Artistic Block – Annette Piper

17 02 2009

Artistic block – have you ever had it? That awful feeling when you look at your bench or at your drawing board or at a blank canvas or at your sewing basket and go completely and utterly blank? When, if you force yourself, it just turns out wrong?

I was starting to get like that at the end of last year – I was tired out from shows almost every week, from filling orders, from creating when the well was almost dry. Sitting at my bench had become a habit, but one I really wasn’t enjoying. I knew I needed a break.

I have younger children and Christmas is a family time, as well as our summer holidays. So I just stopped. I switched off and tried not to think about work – tried not to think of shows I should/ could do, what I may need in stock, what supplies I had stockpiled, what new supplies I may need… Of course I didn’t always succeed, but by the middle of January (about a month into my ‘holiday’) I was a bit shocked when clients started popping in to look at jewellery or to get something made!

I thought about getting back to work when the children returned to school from their summer vacation at the end of January. After all, I had to prepare the winter collection. But it was so hot, I was still so tired and although I sat at my bench and moved some stones around – well, it just didn’t happen. I got up and left it.

I admit I became somewhat discouraged and the thought that ‘maybe I’ve lost my creativity’ did fleetingly go through my mind. But I decided to put that negative thought away and let it happen when I was ready.

Sure enough a creative burst was just around the corner … well a couple of weeks away, but not long in the course of a year!

I sat down and made a bracelet. Yes, I liked that. But nothing more came for a few days. This was obviously just a creative ‘warm up’.

Next, I did a necklace – it was rather challenging and took me a whole day to get just ‘right’. Then I finished off a necklace that had been sitting there for months – just needing an extra pair of hands to help me finish it off.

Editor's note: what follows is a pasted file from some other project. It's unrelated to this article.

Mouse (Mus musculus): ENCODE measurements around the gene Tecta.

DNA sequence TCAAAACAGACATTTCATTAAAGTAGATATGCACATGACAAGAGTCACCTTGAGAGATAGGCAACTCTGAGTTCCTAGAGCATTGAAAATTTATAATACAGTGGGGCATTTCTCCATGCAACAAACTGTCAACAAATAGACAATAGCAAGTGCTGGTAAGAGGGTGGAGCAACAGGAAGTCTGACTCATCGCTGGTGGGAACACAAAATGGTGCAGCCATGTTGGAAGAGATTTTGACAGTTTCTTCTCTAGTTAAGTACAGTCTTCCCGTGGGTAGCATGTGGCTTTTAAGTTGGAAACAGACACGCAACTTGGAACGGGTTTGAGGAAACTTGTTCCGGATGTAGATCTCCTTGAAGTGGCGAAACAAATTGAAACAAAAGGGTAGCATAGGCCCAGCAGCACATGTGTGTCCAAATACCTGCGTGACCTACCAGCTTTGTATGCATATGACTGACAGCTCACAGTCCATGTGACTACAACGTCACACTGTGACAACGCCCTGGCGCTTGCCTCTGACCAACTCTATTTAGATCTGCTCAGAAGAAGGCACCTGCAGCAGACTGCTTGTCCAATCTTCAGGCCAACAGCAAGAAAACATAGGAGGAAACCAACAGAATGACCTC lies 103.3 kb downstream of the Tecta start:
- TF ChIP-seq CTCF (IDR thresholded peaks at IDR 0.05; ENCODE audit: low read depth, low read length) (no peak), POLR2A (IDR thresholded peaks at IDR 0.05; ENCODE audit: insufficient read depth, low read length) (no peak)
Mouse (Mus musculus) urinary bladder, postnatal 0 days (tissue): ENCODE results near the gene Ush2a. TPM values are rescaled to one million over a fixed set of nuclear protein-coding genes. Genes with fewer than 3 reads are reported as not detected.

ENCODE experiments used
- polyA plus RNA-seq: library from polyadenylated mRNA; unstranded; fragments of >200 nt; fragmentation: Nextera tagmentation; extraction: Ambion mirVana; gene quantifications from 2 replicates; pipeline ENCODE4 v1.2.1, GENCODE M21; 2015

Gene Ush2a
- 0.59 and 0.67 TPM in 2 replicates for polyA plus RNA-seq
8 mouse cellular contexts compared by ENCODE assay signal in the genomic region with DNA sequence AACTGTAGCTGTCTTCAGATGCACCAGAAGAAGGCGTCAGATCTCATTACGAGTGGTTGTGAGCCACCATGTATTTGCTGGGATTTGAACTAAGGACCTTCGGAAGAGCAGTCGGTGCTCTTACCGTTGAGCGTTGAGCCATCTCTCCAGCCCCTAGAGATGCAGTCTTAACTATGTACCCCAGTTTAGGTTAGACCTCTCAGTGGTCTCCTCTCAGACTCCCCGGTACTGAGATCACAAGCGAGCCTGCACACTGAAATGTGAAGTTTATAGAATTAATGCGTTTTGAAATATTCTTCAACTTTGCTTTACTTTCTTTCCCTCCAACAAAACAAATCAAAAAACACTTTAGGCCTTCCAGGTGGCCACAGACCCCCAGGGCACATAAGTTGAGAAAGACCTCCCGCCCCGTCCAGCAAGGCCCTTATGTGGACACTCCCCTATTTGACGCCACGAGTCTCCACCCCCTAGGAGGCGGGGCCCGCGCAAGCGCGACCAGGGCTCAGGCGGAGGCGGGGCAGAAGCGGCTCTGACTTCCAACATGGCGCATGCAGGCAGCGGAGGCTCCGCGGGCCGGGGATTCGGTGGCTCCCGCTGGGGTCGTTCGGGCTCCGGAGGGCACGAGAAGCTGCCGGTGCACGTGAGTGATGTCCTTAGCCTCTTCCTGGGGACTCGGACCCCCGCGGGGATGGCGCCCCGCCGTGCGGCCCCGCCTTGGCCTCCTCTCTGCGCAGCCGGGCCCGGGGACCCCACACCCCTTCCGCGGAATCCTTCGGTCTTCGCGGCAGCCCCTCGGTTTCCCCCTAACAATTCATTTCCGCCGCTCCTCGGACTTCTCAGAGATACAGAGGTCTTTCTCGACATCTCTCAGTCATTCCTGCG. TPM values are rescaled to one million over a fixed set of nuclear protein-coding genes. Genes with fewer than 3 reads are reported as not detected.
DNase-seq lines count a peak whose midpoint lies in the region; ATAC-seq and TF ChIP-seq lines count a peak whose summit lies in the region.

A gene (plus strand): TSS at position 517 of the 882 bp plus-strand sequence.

A week passed, then I decided to start pulling apart all those pieces that for some reason I had set aside – they either weren’t right or I had grown bored with them before I’d even finished with them. There were quite a lot from the last few years. (Yes, I also procrastinate!)

I deconstructed the first piece, I added some extra bits, I took others away, I fiddled and fussed and before I knew it, I was deeply engrossed in CREATING.

Yay, it’s back! I’m now in full creative mode and loving my work again!

A bright creation in lime, black and silver

A bright creation in lime, black and silver

To read more from Annette, visit her blog at and view her jewellery at


The Creation Process – Annette Piper

17 08 2008


A lot of people ask me how I manage to create the pieces that I do.  Its not that they’re that complex, but even simple pieces can take a lot of organizing!  


Unlike some designers who start with a design in mind, I start with a beautiful stone or strand of stones.  Beautiful to me of course.   When I look at them I see the possibilities of how they could be in a finished piece that would be attractive to wear, even if they don’t look that spectacular all by themselves.